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Sardar (Persian : سردار, Persian pronunciation: [særˈdɑr] , 'commander', literally 'headmaster'), also spelled as Sirdar, Sardaar, Shordar or Serdar, is a title of nobility that was originally used to denote princes, noblemen, and other aristocrats. It has also been used to denote a chief or leader of a tribe or group. It is used as a Persian synonym of the Arabic title Emir .
The term and its cognates originate from Persian sardār ( سردار ) and have been historically used across Persia (Iran), the Ottoman Empire and Turkey (as "Serdar"), Mesopotamia (now Iraq), Syria, South Asia (Pakistan, India, Bangladesh and Nepal), the Caucasus, Central Asia, the Balkans and Egypt (as "Sirdar").
The term sardar was used by Sikh leaders and generals who held important positions in various Sikh Misls of the Sikh Empire. The sardar is still used by Sikhs widely. In India and its neighbouring countries, respected Sikh males are called sardars. Sardar was also used to refer to generals of the Maratha Empire. After the decline of feudalism, sardar later indicated a Head of State, a Commander-in-chief, and an army military rank. As a military rank, a sardar typically marked the Commander-in-Chief or the highest-ranking military officer in an army, akin to the modern Field Marshal, General of the Army or Chief of Army. The more administrative title Sirdar-Bahadur denoted a Governor-General or Chief Minister of a remote province, akin to a British Viceroy.
In Himalayan mountaineering, a sirdar is a local leader of the Sherpas.Among other duties, he records the heights reached by each Sherpa, which factors into their compensation.
The Durrani Empire, also called the Sadozai Kingdom and the Afghan Empire, was an Afghan empire founded and built by Ahmad Shah Abdali in parts of Central Asia, the Middle East and South Asia. At its maximum extent, the empire ruled over the modern-day countries of Afghanistan and Pakistan, as well as parts of northeastern and southeastern Iran, eastern Turkmenistan, and northwestern India. Next to the Ottoman Empire, the Durrani Empire was the greatest Muslim empire of the second half of the eighteenth century.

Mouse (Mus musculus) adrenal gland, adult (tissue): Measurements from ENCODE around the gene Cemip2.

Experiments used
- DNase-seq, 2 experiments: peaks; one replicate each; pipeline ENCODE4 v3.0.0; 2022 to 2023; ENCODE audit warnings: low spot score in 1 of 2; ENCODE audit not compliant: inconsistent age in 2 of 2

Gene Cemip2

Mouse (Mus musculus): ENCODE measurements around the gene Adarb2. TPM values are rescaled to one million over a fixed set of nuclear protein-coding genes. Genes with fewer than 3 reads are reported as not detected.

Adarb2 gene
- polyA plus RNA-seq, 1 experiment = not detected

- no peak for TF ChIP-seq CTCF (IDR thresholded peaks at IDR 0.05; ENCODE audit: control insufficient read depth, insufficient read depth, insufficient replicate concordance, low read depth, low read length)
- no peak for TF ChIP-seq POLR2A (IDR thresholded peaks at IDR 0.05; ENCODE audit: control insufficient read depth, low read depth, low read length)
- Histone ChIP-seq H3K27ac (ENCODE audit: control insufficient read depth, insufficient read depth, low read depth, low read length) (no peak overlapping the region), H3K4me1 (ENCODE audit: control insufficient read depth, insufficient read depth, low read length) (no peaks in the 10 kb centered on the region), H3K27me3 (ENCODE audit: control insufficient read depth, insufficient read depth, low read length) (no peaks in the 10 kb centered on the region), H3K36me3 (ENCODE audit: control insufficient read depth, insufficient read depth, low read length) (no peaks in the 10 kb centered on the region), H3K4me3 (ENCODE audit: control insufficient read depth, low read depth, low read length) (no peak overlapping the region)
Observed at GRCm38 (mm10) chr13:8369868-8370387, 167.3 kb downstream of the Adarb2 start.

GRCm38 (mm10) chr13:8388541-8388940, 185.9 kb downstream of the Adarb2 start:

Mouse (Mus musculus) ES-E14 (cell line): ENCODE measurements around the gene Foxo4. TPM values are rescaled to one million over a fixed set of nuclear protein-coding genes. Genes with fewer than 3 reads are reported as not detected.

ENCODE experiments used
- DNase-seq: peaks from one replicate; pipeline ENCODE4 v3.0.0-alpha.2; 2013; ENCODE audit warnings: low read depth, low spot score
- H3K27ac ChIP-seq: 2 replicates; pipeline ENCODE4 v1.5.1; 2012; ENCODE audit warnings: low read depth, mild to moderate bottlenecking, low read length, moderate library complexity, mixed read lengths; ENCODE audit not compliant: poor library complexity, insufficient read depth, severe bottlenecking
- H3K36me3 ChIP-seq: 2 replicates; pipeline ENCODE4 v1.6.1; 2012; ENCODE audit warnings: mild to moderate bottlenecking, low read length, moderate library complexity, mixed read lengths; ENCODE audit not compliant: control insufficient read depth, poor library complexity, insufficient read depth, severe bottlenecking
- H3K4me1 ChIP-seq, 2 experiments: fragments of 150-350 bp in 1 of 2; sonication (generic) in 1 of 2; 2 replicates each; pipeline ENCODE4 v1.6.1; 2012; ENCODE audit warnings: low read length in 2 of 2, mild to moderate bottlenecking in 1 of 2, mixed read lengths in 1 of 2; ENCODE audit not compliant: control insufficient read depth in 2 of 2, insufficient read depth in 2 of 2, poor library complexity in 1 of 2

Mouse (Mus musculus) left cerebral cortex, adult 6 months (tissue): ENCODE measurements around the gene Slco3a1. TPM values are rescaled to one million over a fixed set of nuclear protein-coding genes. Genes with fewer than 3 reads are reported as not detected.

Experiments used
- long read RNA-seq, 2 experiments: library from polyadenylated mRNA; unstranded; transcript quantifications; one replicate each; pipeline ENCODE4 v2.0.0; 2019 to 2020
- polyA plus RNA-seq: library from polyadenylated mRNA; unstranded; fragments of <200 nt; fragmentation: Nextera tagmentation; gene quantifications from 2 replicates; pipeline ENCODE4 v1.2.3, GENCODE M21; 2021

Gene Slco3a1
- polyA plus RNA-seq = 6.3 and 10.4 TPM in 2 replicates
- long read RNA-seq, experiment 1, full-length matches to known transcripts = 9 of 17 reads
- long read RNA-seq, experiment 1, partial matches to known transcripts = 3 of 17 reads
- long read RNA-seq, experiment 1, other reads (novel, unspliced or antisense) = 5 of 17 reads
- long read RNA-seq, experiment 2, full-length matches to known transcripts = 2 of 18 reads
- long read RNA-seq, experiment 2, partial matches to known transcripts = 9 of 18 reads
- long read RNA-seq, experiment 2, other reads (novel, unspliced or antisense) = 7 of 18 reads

Emir, sometimes transliterated amir, amier, or ameer, is a word of Arabic origin that can refer to a male monarch, aristocrat, holder of high-ranking military or political office, or other person possessing actual or ceremonial authority. The title has a long history of use in the Arab World, East Africa, West Africa, Afghanistan, and the Indian subcontinent. In the modern era, when used as a formal monarchical title, it is roughly synonymous with "prince", applicable both to a son of a hereditary monarch, and to a reigning monarch of a sovereign principality, namely an emirate. The feminine form is emira, a cognate for princess. Prior to its use as a monarchical title, the term "emir" was historically used to denote a "commander", "general", or "leader". In contemporary usage, "emir" is also sometimes used as either an honorary or formal title for the head of an Islamic, or Arab organisation or movement.
The Peshwa was the appointed Prime Minister of the Maratha Empire of the Indian subcontinent. Originally, the Peshwas served as subordinates to the Chhatrapati ; later, under the Bhat family, they became the de facto leaders of the Maratha Confederacy with the Chhatrapati becoming a nominal ruler. During the last years of the Maratha Empire, the Peshwas themselves were reduced to titular leaders, and remained under the authority of the Maratha nobles and the British East India Company.
Prataprao Gujar born in Khatav which is located in Satara district in a Sardar family of Gujar Maratha clan. He was Senapati of Chatrapati Shivaji Maharaj's army. After his death, his daughter was married with the second son of Chatrapati Shivaji Maharaj named Rajaram, who was later to be the Empress of the Maratha Empire, Maharani Jankibai.
The Second Anglo-Sikh War was a military conflict between the Sikh Empire and the British East India Company that took place in 1848 and 1849. It resulted in the fall of the Sikh Empire, and the annexation of the Punjab and what subsequently became the North-West Frontier Province, by the East India Company.